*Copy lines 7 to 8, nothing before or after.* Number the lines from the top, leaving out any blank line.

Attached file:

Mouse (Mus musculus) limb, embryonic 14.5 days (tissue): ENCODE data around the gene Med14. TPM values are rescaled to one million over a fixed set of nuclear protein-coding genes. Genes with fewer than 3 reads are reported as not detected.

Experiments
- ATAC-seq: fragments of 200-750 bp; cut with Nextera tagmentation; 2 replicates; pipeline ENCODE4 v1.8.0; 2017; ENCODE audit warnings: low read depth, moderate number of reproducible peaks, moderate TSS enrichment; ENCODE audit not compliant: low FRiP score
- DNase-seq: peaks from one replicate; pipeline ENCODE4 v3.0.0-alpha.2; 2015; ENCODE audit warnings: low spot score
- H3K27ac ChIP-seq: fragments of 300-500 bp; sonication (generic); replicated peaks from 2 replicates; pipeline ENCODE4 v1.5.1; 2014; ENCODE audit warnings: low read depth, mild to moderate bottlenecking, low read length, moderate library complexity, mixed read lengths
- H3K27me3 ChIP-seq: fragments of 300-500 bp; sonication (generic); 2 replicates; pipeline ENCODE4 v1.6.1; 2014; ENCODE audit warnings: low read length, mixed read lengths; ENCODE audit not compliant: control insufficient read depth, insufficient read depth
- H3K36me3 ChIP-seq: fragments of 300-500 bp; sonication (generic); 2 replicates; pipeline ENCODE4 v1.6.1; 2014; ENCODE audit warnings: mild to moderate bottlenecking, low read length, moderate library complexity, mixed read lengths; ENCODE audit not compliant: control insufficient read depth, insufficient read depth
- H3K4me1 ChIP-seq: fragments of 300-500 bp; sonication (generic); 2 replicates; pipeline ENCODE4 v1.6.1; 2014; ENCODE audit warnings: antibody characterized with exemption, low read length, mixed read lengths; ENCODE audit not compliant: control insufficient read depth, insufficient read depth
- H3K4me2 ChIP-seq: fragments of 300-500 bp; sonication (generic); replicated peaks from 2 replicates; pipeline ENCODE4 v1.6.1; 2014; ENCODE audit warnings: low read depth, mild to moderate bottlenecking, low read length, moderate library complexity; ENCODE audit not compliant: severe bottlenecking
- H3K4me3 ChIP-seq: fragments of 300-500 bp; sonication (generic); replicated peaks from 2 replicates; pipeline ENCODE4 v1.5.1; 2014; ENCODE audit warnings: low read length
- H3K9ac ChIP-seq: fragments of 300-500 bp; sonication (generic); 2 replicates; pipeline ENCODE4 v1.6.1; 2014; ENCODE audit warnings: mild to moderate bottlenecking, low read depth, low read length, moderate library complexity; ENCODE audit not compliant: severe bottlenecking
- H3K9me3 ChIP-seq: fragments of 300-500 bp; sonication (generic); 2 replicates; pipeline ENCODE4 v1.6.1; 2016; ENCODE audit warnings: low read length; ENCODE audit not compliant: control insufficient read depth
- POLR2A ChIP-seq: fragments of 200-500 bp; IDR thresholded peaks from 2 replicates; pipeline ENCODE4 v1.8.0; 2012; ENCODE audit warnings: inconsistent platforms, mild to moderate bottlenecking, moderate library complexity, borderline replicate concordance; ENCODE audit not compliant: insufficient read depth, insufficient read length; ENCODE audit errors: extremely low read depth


- H3K36me3 ChIP-seq: fragments of 300-500 bp; sonication (generic); 2 replicates; pipeline ENCODE4 v1.6.1; 2014; ENCODE audit warnings: mild to moderate bottlenecking, low read length, moderate library complexity, mixed read lengths; ENCODE audit not compliant: control insufficient read depth, insufficient read depth
- H3K4me1 ChIP-seq: fragments of 300-500 bp; sonication (generic); 2 replicates; pipeline ENCODE4 v1.6.1; 2014; ENCODE audit warnings: antibody characterized with exemption, low read length, mixed read lengths; ENCODE audit not compliant: control insufficient read depth, insufficient read depth